After all this had taken place, the preacher’s students were nonplussed; why had the Lord praised an ignorant old man like that and neglected their own teacher? Always on the lookout for even the smallest teaching opportunity, the Buddha came to them and asked what they were talking about. When they aired their grievances to Him, He answered with a simile: “Monks, your own teacher is in my Religion like a man who tends cows for hire. But my son is like a master who enjoys the five products of the cow at his own good pleasure.” He then summed up his teaching in the two verses quoted above.
Superficially, the Buddha is telling us that paying lip-service to a principles and practices isn’t enough. What matters most is making a sincere effort to reflect those practices and principles in our behavior, and to allow them to make us into better human beings. Furthermore, while other verses in the Dhammapada have shown us that the early Buddhist community felt that knowledge — rather than age, social standing, or rank — is what makes one noble and worthy of respect, these verses and the story behind them tell us that there are two kinds of knowledge: knowledge obtained through learning, and knowledge obtained through direct experience. It’s not that knowledge is bad; after all, the Buddha Himself recommended study as a legitimate pursuit for monks. But there’s something even more important than knowledge: wisdom. In attempting to answer the Buddha’s questions, the young monk in our story showed that he had learned much but understood little; it was rather the deep and personal insights of the elder monk that the Buddha considered worthy of praise. This teaching isn’t the only valuable thing we can learn from the story though.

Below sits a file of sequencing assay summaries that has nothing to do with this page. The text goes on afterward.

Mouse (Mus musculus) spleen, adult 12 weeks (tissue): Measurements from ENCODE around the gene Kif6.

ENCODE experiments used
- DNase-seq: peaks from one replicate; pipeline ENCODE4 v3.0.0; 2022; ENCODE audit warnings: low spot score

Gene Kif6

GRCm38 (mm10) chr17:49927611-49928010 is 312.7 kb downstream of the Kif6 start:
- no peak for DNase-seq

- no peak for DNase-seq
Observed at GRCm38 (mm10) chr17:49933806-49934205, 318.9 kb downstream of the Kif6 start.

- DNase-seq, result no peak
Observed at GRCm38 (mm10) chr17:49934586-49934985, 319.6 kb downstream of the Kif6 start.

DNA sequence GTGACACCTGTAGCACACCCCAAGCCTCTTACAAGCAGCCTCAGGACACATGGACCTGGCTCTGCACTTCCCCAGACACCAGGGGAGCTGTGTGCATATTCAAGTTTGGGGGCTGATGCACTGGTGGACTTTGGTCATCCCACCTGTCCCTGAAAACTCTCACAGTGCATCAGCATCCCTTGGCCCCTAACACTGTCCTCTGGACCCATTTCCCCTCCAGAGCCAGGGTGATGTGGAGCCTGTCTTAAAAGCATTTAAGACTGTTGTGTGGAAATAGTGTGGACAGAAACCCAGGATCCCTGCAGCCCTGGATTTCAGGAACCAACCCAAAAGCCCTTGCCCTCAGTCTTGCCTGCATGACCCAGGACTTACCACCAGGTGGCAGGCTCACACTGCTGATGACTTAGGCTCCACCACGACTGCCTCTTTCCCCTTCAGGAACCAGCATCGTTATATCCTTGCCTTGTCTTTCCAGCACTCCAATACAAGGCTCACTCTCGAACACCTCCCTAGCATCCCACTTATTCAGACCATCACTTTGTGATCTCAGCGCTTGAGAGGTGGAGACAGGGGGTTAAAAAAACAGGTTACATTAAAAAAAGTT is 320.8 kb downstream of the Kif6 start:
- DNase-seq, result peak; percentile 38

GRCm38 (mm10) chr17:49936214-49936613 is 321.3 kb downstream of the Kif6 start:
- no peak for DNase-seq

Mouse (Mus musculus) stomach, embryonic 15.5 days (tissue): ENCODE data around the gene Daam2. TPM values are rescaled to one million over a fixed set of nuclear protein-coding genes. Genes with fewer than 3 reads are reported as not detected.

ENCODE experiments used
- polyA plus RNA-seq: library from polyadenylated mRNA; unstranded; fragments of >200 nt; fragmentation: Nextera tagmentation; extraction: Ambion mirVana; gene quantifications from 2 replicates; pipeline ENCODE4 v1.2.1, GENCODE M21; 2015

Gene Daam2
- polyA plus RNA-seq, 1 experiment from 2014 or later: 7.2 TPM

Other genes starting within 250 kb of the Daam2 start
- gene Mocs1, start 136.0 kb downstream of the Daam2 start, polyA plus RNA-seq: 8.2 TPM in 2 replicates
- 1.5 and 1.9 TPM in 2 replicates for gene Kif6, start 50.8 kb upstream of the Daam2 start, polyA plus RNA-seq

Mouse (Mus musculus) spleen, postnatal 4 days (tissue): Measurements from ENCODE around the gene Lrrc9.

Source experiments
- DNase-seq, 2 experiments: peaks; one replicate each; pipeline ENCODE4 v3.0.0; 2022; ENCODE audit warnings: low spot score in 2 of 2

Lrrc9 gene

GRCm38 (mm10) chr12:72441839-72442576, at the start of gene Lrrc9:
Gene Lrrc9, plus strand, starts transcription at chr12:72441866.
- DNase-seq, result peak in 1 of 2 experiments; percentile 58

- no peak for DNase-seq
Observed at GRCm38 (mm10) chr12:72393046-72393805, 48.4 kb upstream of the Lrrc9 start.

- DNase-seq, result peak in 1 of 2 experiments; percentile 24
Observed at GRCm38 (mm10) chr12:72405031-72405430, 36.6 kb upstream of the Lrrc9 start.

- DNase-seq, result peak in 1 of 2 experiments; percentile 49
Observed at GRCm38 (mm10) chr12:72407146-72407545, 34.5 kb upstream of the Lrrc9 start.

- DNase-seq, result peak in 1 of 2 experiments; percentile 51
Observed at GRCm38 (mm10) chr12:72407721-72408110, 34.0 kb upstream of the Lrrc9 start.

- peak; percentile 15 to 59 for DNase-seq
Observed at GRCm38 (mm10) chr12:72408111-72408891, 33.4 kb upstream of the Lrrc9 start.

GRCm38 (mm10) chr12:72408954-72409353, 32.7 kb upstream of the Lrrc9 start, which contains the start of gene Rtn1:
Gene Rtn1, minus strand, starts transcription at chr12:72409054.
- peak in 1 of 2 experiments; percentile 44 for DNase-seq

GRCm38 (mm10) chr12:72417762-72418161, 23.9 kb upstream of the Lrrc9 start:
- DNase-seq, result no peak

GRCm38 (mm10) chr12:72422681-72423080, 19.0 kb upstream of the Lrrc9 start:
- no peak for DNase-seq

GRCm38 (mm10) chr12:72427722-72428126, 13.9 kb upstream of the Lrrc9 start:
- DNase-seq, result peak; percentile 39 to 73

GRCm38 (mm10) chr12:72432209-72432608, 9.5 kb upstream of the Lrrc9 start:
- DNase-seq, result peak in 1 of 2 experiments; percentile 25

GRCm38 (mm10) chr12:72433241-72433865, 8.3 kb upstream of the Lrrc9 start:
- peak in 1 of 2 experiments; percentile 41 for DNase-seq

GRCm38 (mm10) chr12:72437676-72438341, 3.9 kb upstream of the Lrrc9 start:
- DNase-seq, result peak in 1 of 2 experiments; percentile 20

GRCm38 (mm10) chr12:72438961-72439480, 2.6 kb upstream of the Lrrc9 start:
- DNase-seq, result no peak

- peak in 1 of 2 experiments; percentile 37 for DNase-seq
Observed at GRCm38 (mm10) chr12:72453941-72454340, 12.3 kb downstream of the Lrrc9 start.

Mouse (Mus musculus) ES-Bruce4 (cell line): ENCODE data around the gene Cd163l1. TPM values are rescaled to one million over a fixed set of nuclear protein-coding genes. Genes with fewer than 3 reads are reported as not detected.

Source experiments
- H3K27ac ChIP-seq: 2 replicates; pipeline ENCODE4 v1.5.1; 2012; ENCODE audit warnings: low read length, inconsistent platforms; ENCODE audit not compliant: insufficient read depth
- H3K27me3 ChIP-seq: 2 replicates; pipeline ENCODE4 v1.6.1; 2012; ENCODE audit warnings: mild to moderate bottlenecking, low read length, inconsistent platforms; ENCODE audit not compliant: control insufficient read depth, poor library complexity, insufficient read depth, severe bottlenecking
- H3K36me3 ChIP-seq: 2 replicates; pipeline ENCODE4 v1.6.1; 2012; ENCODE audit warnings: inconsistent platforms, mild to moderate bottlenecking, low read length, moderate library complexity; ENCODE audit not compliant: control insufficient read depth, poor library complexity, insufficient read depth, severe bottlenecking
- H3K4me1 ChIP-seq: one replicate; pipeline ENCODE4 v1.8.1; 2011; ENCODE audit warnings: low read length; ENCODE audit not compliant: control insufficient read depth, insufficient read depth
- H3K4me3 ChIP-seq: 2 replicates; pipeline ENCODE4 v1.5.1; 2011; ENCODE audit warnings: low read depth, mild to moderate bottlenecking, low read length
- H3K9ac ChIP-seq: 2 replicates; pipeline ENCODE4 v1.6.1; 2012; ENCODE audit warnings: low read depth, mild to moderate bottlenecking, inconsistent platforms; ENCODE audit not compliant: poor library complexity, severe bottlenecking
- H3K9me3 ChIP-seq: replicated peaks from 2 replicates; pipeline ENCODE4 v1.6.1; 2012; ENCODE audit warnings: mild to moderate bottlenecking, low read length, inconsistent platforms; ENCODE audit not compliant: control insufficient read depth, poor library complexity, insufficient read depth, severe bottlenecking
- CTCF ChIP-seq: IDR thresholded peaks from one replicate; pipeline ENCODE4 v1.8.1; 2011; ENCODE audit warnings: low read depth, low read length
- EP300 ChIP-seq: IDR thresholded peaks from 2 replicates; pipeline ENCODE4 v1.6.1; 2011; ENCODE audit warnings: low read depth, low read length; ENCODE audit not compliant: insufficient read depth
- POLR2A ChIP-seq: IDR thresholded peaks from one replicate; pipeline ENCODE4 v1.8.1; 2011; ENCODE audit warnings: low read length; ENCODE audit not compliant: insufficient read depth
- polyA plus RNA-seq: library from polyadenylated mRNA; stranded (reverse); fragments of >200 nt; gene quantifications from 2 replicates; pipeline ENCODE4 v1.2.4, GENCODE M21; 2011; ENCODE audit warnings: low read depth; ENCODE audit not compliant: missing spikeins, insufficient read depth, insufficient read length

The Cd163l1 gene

I’ll admit that there’s something that bothers me about the Pāḷi Canon: even though modern discussions of Buddhism really emphasize the value of compassion, I actually haven’t found many discussions of it in my study of the Buddha’s discourses themselves. It’s listed along with loving-kindness, sympathetic joy, and detachment as one of the four objects of meditation that the Blessed One offered as gateways to deep meditation, but the Buddha doesn’t seem to explicitly urge his disciples to go out and do compassionate things like feeding the poor. As someone who grew up in a Judeo-Christian culture, that troubles me.
However, I appreciate this particular story because it shows the Buddha’s care for people trapped in saṃsāra. When He realized that the younger monk’s hubris would ultimately lead to more unhappiness and suffering, He went to him “out of compassion.” Even His seeming lack of appreciation for the young monk’s intellectual accomplishments is in fact an act of compassion, because He’s attempting to benefit him in two ways: firstly by diminishing his ego and teaching him the value of humility and respect, and secondly by reminding him that the heart of the practice is just that — practice. The goal isn’t to embarrass him, but to encourage him with a demonstration of positive reinforcement.
I think it’s worth noting that just because traditional Theravāda has an intense focus on personal practice and detachment — as exemplified in this story — it doesn’t necessarily mean that it’s a self-centered spiritual path. If I remember right, Ajahn Chah once referred to sincere and committed practice as “making the heart good.” How many people have done immense harm, not from a lack of good intensions, but because of delusion and wrong view? Who could be better suited to acting for the good of all people than someone who regards everything and everyone with perfect equanimity, and therefore perfect disinterest? Maybe early Buddhism didn’t explicitly emphasize social justice and activism because it’s assumed that someone who’s “made the heart good” will naturally feel moved to help others. I don’t think it’s unfair to suggest that only perfect love, perfect compassion, perfect empathy, and a complete lack of prejudice and self-interest — the very fruits of the brahmavihāras that the Buddha gave as a gift to the world — can lead to perfect service.